Drug Alcohol Depend ; 183: 7-12, 2018 02 01.
Artigo em Inglês | MEDLINE | ID: mdl-29220643

RESUMO

BACKGROUND: Genetic and environmental factors contribute about equally to alcohol-related phenotypes in adulthood. In the present study, we examined whether more stress at home or low satisfaction with life might be associated with heavier drinking or more alcohol-related problems in individuals with a high genetic susceptibility to alcohol use. METHODS: Information on polygenic scores and drinking behavior was available in 6705 adults (65% female; 18-83 years) registered with the Netherlands Twin Register. Polygenic risk scores (PRSs) were constructed for all subjects based on the summary statistics of a large genome-wide association meta-analysis on alcohol consumption (grams per day). Outcome measures were quantity of alcohol consumption and alcohol-related problems assessed with the Alcohol Use Disorders Identification Test (AUDIT). Stress at home and life satisfaction were moderating variables whose significance was tested by Generalized Estimating Equation analyses taking familial relatedness, age and sex into account. RESULTS: PRSs for alcohol were significantly associated with quantity of alcohol consumption and alcohol-related problems in the past year (R2=0.11% and 0.10% respectively). Participants who reported to have experienced more stress in the past year and lower life satisfaction, scored higher on alcohol-related problems (R2=0.27% and 0.29 respectively), but not on alcohol consumption. Stress and life satisfaction did not moderate the association between PRSs and the alcohol outcome measures. CONCLUSIONS: There were significant main effects of polygenic scores and of stress and life satisfaction on drinking behavior, but there was no support for PRS-by-stress or PRS-by-life satisfaction interactions on alcohol consumption and alcohol-related problems.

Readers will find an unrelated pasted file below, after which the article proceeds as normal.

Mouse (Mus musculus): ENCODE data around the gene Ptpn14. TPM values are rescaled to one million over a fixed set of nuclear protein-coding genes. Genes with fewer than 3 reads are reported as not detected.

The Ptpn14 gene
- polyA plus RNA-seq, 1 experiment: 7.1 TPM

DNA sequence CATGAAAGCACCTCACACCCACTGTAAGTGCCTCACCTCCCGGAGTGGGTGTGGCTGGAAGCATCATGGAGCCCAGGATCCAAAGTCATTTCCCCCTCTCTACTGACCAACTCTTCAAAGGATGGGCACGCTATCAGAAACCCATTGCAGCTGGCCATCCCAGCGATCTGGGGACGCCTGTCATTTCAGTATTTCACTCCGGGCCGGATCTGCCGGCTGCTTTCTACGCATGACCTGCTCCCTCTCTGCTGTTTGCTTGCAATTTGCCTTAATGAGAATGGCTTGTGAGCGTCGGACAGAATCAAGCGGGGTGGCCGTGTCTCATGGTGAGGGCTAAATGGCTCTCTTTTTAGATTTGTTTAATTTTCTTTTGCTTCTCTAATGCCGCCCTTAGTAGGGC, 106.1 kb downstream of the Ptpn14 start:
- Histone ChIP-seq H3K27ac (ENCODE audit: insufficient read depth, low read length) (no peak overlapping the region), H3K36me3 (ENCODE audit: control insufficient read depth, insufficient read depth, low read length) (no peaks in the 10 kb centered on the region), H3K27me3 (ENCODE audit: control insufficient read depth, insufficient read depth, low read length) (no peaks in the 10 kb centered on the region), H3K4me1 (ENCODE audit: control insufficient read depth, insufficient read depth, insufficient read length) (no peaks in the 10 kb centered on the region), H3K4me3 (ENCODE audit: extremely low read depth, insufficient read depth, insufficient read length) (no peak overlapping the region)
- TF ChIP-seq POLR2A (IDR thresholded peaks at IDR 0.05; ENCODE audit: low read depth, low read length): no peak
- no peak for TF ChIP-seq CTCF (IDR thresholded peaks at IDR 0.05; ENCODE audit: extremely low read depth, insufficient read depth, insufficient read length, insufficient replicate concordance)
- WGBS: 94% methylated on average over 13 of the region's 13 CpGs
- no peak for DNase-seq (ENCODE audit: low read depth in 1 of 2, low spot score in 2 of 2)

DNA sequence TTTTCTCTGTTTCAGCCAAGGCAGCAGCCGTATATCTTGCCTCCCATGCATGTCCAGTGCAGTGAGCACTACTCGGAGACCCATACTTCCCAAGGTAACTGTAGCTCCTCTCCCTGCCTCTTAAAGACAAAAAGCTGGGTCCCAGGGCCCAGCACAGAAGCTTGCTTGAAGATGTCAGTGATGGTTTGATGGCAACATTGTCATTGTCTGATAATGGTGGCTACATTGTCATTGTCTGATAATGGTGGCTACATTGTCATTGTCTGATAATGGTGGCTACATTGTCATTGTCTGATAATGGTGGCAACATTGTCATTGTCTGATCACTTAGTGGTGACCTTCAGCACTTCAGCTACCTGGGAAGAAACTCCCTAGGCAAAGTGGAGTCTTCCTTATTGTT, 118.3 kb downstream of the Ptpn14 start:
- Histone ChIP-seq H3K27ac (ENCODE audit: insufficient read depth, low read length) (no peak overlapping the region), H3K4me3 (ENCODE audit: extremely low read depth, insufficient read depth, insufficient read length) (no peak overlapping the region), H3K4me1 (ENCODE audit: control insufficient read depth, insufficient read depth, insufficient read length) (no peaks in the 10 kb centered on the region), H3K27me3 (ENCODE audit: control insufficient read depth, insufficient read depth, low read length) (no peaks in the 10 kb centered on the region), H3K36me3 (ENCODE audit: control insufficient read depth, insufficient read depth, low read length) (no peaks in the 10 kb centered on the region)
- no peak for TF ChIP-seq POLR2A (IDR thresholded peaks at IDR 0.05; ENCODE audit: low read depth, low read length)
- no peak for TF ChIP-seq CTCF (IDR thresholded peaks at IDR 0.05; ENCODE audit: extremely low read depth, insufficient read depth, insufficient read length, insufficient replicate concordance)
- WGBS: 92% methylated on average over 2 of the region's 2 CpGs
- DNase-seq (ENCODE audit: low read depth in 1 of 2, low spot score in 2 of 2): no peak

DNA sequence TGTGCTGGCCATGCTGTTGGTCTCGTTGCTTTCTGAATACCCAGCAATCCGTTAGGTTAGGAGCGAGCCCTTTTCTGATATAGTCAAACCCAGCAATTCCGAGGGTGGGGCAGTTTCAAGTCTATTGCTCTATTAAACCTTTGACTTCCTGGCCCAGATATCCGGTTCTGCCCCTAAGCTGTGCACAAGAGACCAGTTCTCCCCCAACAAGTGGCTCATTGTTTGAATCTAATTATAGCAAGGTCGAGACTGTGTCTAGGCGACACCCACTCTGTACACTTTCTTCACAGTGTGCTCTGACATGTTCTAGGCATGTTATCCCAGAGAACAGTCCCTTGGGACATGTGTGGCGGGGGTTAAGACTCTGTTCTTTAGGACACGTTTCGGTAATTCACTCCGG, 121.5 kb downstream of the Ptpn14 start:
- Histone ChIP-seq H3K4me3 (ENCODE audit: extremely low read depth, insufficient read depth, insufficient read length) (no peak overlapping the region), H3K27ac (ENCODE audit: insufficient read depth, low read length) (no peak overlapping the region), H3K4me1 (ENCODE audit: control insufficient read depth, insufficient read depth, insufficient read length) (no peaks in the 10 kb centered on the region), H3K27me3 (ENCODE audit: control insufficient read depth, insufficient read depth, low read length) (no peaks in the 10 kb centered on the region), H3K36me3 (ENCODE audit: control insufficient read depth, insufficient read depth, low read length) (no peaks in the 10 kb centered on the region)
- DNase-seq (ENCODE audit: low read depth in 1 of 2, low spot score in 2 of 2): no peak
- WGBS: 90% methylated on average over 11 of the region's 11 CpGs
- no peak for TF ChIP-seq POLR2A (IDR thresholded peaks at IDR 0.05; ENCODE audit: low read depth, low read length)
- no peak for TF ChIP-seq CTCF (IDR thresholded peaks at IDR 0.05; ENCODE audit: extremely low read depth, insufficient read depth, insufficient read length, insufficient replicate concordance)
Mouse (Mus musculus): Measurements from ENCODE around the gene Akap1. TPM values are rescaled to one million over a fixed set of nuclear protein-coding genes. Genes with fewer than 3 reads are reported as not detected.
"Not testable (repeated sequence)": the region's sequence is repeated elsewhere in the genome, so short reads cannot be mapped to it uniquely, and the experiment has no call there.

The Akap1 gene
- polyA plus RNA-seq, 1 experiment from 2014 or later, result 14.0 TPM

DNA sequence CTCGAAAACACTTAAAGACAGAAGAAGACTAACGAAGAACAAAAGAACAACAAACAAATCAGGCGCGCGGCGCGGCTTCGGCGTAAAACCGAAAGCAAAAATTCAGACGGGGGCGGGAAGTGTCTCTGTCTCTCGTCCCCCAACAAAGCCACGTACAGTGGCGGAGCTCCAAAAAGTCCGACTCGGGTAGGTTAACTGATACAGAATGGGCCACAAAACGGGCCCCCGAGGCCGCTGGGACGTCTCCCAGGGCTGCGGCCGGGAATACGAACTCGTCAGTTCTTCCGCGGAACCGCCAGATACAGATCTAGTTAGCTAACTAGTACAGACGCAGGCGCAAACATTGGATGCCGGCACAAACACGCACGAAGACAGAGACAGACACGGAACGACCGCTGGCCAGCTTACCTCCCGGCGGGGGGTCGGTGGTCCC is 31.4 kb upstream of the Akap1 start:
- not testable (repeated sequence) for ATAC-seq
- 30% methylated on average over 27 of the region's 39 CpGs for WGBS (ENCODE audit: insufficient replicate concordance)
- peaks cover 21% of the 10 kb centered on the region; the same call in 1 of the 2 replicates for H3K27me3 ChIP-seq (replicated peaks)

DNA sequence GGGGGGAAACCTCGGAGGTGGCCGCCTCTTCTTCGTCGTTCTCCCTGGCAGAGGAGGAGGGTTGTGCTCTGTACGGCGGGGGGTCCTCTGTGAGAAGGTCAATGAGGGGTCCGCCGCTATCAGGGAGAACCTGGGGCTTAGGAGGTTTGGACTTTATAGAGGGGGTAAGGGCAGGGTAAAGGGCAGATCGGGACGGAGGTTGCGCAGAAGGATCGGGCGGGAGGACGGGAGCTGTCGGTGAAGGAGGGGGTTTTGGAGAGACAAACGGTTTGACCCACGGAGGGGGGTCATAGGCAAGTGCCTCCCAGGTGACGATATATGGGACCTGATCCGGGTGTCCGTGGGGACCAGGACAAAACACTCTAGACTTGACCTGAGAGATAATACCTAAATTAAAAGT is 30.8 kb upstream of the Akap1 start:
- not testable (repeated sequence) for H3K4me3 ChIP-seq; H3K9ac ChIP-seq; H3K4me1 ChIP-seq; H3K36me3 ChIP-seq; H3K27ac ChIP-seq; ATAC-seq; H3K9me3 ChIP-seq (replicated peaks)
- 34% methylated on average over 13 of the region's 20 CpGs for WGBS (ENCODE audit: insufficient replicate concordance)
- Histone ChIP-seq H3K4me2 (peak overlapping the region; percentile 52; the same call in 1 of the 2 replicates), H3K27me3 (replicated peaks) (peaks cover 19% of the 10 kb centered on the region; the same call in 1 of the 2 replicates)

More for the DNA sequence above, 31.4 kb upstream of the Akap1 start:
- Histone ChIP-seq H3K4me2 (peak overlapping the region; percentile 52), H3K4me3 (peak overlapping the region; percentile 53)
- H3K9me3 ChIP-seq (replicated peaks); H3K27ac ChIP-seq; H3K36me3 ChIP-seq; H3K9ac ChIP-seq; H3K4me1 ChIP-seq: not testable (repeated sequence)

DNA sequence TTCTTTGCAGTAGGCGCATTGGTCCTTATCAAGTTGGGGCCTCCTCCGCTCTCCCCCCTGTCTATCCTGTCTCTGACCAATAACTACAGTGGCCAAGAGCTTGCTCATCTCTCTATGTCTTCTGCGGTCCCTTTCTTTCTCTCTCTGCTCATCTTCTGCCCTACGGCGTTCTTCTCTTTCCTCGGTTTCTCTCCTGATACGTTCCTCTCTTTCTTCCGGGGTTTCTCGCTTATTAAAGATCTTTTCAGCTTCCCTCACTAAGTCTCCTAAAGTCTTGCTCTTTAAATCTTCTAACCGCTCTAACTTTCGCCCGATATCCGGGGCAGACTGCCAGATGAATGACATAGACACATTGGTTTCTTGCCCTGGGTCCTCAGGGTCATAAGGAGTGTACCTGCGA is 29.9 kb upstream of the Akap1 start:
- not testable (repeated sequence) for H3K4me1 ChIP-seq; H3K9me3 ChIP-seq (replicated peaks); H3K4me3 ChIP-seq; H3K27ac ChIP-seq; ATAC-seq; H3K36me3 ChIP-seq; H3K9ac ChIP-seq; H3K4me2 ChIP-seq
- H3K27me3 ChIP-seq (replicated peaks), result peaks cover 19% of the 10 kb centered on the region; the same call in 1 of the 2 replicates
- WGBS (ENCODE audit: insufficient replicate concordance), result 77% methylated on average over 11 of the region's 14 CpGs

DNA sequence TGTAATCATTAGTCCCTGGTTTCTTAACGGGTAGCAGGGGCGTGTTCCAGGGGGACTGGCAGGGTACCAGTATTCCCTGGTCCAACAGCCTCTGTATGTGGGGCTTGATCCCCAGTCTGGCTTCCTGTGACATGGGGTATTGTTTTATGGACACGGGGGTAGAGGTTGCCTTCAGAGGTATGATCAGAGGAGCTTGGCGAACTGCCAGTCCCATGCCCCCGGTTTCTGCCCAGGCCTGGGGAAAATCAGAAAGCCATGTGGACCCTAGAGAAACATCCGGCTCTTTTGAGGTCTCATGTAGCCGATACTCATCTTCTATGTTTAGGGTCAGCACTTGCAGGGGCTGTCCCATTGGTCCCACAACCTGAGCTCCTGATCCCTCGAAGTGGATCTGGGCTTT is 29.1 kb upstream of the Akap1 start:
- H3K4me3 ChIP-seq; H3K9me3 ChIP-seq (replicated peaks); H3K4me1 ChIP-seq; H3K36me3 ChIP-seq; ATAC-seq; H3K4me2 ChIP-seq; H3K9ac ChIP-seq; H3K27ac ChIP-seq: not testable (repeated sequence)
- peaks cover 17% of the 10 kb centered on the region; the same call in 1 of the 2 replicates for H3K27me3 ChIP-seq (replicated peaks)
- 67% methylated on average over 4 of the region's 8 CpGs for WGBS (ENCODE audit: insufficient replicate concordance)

Assuntos
Consumo de Bebidas Alcoólicas/genética , Alcoolismo/genética , Herança Multifatorial/genética , Satisfação Pessoal , Estresse Psicológico/psicologia , Adolescente , Adulto , Idoso , Idoso de 80 Anos ou mais , Alcoolismo/complicações , Feminino , Interação Gene-Ambiente , Estudo de Associação Genômica Ampla , Humanos , Masculino , Pessoa de Meia-Idade , Países Baixos , Fenótipo , Fatores de Risco , Estresse Psicológico/complicações , Adulto Jovem
15.
Appetite ; 120: 565-570, 2018 Jan 01.